On September 13, 2019, limited liability companies (LLCs) lost the ability to offer anonymity of their owners in residential real estate deals throughout the State of New York. Now, real property transfer tax returns, relating to residential property, sold or purchased by a limited liability company, must offer transparency by including ownership information about any LLC transacting in the deal. Residential property refers to one-to-four-family dwelling units. The ownership information required to be included on the return is the identification, by names and business addresses, of all of the members, managers, and any other authorized persons of the company. If there are no such members, managers and other authorized persons, the return should identify the shareholders, directors, officers, members, managers and partners of any other business entity that is a member, manager or authorized person of the limited liability company.
Before sellers and buyers start freaking out that their identity will now become readily available, it’s important to note that this practice has been successfully implemented in New York City since 2015 and the real estate market has remained vibrant ever since. Beyond the market’s continued success, LLCs have remained an important tool in real estate transactions in the city. The reason that LLCs have remained an important tool in the city for real estate transactions goes to their true purpose, which is not anonymity. The true purpose of an LLC, as the name says, is to limit liability of the owners.
An LLC limits the liability of its owners by capping liability at the LLC’s asset level and does not expose the owner’s other assets to such liability. To illustrate, imagine a rental house that is owned by an LLC, “Don’t Sue Me, LLC,” which, in turn, is owned by Wanda and Jake Smith. The rental house has a fair market value of $1 million and no mortgage. Wanda and Jake Smith have a combined net worth of $5 million ($4 million in assets outside of the house). The Smiths’ tenant, Sally, has a wild party at the house and her friend Tom, sadly, is seriously injured when he falls off of the deck because the railing was not secure and it gave way when he leaned on it. The injury was so serious that Tom’s back required a fusion surgery and he has been unable to return to work ever since, being rendered permanently disabled. In response to his injuries, Tom sues both Don’t Sue Me, LLC and Wanda and Jake Smith seeking damages for their negligence (premises liability) in the amount of $5 million. In response, Wanda and Jake Smith move the court to dismiss Tom’s case against them personally, because they are shielded from such case through their ownership of the property in an LLC. As required, this motion is granted by the court and the Smiths are personally out of the lawsuit.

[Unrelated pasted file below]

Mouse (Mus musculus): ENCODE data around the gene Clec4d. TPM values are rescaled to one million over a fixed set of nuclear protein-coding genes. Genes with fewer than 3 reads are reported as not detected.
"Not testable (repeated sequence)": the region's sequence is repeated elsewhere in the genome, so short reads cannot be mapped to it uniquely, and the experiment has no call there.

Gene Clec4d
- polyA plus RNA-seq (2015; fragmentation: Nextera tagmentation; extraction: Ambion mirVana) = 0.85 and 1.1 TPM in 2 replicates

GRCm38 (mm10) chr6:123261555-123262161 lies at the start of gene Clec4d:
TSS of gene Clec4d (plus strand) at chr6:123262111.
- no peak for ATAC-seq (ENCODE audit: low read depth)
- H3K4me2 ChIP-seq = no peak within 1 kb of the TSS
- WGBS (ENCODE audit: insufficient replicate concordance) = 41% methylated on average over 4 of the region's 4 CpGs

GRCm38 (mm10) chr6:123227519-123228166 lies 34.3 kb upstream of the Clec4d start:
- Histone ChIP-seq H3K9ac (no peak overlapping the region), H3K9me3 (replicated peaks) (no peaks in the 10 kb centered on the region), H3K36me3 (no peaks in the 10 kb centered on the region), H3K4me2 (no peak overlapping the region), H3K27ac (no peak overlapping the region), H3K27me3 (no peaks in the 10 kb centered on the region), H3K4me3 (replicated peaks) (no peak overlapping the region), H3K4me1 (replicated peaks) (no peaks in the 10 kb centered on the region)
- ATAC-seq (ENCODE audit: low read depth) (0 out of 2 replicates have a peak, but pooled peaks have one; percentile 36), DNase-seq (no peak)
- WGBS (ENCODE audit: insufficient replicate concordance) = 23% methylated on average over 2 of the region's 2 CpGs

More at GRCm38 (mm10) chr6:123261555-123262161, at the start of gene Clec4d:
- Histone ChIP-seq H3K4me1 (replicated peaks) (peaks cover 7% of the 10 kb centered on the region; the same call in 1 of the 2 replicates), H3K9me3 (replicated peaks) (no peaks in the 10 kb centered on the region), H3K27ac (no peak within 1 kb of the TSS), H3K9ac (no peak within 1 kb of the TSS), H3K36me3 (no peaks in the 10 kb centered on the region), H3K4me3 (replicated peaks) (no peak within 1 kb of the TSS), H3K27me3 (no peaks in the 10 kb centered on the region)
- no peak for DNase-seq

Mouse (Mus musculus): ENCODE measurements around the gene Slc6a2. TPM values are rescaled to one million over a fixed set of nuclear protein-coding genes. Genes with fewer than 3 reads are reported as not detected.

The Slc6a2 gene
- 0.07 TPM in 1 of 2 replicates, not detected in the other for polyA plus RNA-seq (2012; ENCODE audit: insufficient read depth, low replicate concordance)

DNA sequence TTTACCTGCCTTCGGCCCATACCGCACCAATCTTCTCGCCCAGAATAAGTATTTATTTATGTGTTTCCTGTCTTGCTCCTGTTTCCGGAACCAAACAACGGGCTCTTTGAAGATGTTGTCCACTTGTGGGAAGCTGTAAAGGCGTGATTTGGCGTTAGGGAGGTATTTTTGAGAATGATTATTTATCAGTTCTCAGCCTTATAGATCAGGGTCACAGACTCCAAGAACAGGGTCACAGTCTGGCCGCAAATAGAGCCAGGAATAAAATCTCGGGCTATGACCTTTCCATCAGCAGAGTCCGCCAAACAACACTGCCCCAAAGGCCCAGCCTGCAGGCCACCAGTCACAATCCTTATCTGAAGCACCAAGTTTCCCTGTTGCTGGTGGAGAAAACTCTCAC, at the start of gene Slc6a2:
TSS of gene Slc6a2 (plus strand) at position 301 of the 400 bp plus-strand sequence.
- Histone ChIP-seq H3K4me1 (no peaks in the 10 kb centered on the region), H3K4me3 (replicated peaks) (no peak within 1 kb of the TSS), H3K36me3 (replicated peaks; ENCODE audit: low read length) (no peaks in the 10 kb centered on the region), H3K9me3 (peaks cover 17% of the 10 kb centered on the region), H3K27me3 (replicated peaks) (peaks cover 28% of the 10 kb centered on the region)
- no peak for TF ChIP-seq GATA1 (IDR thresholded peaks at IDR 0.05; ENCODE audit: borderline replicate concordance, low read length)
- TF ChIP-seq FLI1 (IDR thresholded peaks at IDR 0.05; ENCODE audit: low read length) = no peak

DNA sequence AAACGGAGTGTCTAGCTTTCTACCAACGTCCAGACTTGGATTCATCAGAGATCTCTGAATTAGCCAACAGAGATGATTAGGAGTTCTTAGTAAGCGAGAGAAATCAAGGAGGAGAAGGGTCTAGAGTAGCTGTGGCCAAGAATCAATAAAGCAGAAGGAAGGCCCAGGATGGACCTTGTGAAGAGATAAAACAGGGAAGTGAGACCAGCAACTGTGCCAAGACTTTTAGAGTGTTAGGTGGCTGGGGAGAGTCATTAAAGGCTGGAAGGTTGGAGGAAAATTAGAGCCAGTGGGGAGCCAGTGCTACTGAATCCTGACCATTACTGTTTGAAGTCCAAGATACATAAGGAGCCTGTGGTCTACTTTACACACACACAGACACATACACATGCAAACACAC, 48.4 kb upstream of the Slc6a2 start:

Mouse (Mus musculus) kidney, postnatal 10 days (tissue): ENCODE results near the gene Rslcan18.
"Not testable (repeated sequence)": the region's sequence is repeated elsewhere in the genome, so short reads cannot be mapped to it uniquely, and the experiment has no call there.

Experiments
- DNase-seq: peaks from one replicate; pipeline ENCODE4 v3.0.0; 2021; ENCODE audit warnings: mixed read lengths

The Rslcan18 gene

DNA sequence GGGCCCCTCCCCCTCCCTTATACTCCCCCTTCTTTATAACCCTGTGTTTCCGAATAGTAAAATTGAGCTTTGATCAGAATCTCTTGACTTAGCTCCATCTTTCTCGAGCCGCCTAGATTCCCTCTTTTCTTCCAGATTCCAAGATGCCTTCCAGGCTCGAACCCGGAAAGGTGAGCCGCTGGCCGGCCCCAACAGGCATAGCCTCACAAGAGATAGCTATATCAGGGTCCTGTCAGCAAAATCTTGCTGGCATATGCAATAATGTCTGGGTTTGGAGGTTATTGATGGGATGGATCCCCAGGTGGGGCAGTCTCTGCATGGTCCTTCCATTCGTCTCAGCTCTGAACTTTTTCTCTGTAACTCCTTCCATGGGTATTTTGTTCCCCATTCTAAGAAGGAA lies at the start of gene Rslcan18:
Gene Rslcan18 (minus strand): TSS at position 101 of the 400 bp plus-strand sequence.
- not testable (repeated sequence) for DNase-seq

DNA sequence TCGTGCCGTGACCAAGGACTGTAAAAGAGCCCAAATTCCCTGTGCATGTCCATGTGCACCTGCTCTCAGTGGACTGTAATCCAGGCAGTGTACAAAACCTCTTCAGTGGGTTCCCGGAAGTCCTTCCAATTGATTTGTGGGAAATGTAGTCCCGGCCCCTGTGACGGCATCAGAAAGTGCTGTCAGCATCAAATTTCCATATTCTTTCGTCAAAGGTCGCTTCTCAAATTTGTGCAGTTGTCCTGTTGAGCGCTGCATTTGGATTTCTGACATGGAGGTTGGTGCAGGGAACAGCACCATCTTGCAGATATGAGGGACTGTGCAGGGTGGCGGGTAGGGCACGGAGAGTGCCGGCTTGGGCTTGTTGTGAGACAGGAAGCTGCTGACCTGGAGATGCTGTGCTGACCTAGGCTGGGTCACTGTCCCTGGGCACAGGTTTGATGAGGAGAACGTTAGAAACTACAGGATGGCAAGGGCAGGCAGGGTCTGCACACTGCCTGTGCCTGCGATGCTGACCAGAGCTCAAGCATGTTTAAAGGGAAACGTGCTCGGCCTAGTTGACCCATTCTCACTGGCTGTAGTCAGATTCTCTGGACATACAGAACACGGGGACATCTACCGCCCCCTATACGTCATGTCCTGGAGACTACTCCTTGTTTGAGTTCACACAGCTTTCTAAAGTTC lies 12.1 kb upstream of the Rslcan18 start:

After the dismissal against the Smiths, Tom persists in the case and ultimately prevails while obtaining a $3 million judgment against Don’t Sue Me, LLC, which carried a $1 million general liability policy. Because the insurance policy fell short of the judgment amount, Tom is able to take ownership of the rental house. But, thanks to the LLC’s protection, Wanda and Jake Smith maintain a net worth of $4 million. The Smiths owe a lot to their LLC ownership because without it, Wanda and Jake Smith would have been down to $3 million ([$5 million net worth + $1 million insurance] – $3 million judgment). This is why, irrespective of anonymity, an LLC is necessary when owning rental property.
Would the situation have resulted differently if, even with owning the real estate in an LLC, Wanda Smith had personally, but negligently, constructed the deck and railing, which was the situs of the injury? Yes. An LLC does not protect an owner from personal acts of negligence. So an LLC should hire licensed and insured home improvement contractors and not play handyman if such LLC wants to enjoy the full protections of the ownership structuring.
Would the situation have resulted differently if, even with owning the real estate in an LLC, Wanda and Jake Smith never filled out their corporate book, never drafted an operating agreement, never assigned the membership interests of the LLC, never established a corporate checking account, commingled assets with their other entities and personal accounts, and failed to observe all other corporate formalities like annual meetings, voting and the like? Yes. An LLC alone does almost nothing. To obtain protection from an LLC, an owner must observe many rules of the game rather than exercising complete dominion and control over the entity. Filing for ownership online does almost nothing for a real estate owner. Instead, being guided on corporate formalities is the name of the game when seeking counsel on business entities.
Would the situation have resulted differently if rather than owning the real estate in an LLC, it was owned by a corporation? Nope. An LLC and a corporation are both viable ownership options to limit liability. However, an LLC doesn’t have to file a Form 1120 for the business or report the profit and loss of the individuals on a K-1, so it’s typically the preferred ownership structure where the owners aren’t self-employed by the entity (LLCs, unlike S-Corporations, have to pay self-employment tax of 15.3%).
In all, the LLC remains quite useful for real estate ownership and should continue to enjoy its day in the sun with respect to rental property ownership. However, anonymity is no longer one of those advantages and only through the maintenance of requisite corporate formalities does ownership in an LLC make sense.
As you can see, it’s a good thing to know a little something called the law.
Andrew M. Lieb, Esq., MPH, is the managing attorney of Lieb at Law P.C. and a contributing writer for Behind the Hedges.